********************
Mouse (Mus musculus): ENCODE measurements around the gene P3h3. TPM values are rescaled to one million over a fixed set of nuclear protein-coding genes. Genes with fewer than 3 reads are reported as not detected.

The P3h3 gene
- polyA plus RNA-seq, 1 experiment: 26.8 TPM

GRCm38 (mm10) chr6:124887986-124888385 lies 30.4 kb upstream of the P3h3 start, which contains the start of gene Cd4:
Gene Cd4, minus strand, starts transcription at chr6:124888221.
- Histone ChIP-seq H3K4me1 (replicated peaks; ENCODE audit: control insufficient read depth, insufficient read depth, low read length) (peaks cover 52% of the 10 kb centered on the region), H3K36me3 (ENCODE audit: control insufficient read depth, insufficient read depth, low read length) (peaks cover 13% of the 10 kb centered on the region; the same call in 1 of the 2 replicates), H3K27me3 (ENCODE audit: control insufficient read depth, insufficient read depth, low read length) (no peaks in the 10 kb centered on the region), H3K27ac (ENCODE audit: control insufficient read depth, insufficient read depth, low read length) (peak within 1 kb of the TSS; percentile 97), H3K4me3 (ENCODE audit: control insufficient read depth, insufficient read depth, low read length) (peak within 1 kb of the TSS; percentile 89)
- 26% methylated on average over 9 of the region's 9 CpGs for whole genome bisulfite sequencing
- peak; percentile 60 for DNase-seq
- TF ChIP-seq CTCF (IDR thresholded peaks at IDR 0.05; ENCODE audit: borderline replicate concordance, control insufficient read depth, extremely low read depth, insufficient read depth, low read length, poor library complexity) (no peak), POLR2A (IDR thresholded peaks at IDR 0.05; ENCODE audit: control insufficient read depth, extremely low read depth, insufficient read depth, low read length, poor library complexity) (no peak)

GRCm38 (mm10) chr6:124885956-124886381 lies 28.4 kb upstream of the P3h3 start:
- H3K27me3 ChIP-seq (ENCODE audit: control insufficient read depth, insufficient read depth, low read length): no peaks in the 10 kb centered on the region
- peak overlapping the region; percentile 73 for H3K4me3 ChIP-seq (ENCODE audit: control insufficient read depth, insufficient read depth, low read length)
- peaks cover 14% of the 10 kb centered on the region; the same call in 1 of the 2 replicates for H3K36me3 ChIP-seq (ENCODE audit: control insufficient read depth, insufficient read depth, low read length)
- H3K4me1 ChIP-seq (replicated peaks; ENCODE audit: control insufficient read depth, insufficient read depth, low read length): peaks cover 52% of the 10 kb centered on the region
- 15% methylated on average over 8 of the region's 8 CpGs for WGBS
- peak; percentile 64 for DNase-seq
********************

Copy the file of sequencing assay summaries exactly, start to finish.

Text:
Mouse (Mus musculus): ENCODE measurements around the gene P3h3. TPM values are rescaled to one million over a fixed set of nuclear protein-coding genes. Genes with fewer than 3 reads are reported as not detected.

The P3h3 gene
- polyA plus RNA-seq, 1 experiment: 26.8 TPM

GRCm38 (mm10) chr6:124887986-124888385 lies 30.4 kb upstream of the P3h3 start, which contains the start of gene Cd4:
Gene Cd4, minus strand, starts transcription at chr6:124888221.
- Histone ChIP-seq H3K4me1 (replicated peaks; ENCODE audit: control insufficient read depth, insufficient read depth, low read length) (peaks cover 52% of the 10 kb centered on the region), H3K36me3 (ENCODE audit: control insufficient read depth, insufficient read depth, low read length) (peaks cover 13% of the 10 kb centered on the region; the same call in 1 of the 2 replicates), H3K27me3 (ENCODE audit: control insufficient read depth, insufficient read depth, low read length) (no peaks in the 10 kb centered on the region), H3K27ac (ENCODE audit: control insufficient read depth, insufficient read depth, low read length) (peak within 1 kb of the TSS; percentile 97), H3K4me3 (ENCODE audit: control insufficient read depth, insufficient read depth, low read length) (peak within 1 kb of the TSS; percentile 89)
- 26% methylated on average over 9 of the region's 9 CpGs for whole genome bisulfite sequencing
- peak; percentile 60 for DNase-seq
- TF ChIP-seq CTCF (IDR thresholded peaks at IDR 0.05; ENCODE audit: borderline replicate concordance, control insufficient read depth, extremely low read depth, insufficient read depth, low read length, poor library complexity) (no peak), POLR2A (IDR thresholded peaks at IDR 0.05; ENCODE audit: control insufficient read depth, extremely low read depth, insufficient read depth, low read length, poor library complexity) (no peak)

GRCm38 (mm10) chr6:124885956-124886381 lies 28.4 kb upstream of the P3h3 start:
- H3K27me3 ChIP-seq (ENCODE audit: control insufficient read depth, insufficient read depth, low read length): no peaks in the 10 kb centered on the region
- peak overlapping the region; percentile 73 for H3K4me3 ChIP-seq (ENCODE audit: control insufficient read depth, insufficient read depth, low read length)
- peaks cover 14% of the 10 kb centered on the region; the same call in 1 of the 2 replicates for H3K36me3 ChIP-seq (ENCODE audit: control insufficient read depth, insufficient read depth, low read length)
- H3K4me1 ChIP-seq (replicated peaks; ENCODE audit: control insufficient read depth, insufficient read depth, low read length): peaks cover 52% of the 10 kb centered on the region
- 15% methylated on average over 8 of the region's 8 CpGs for WGBS
- peak; percentile 64 for DNase-seq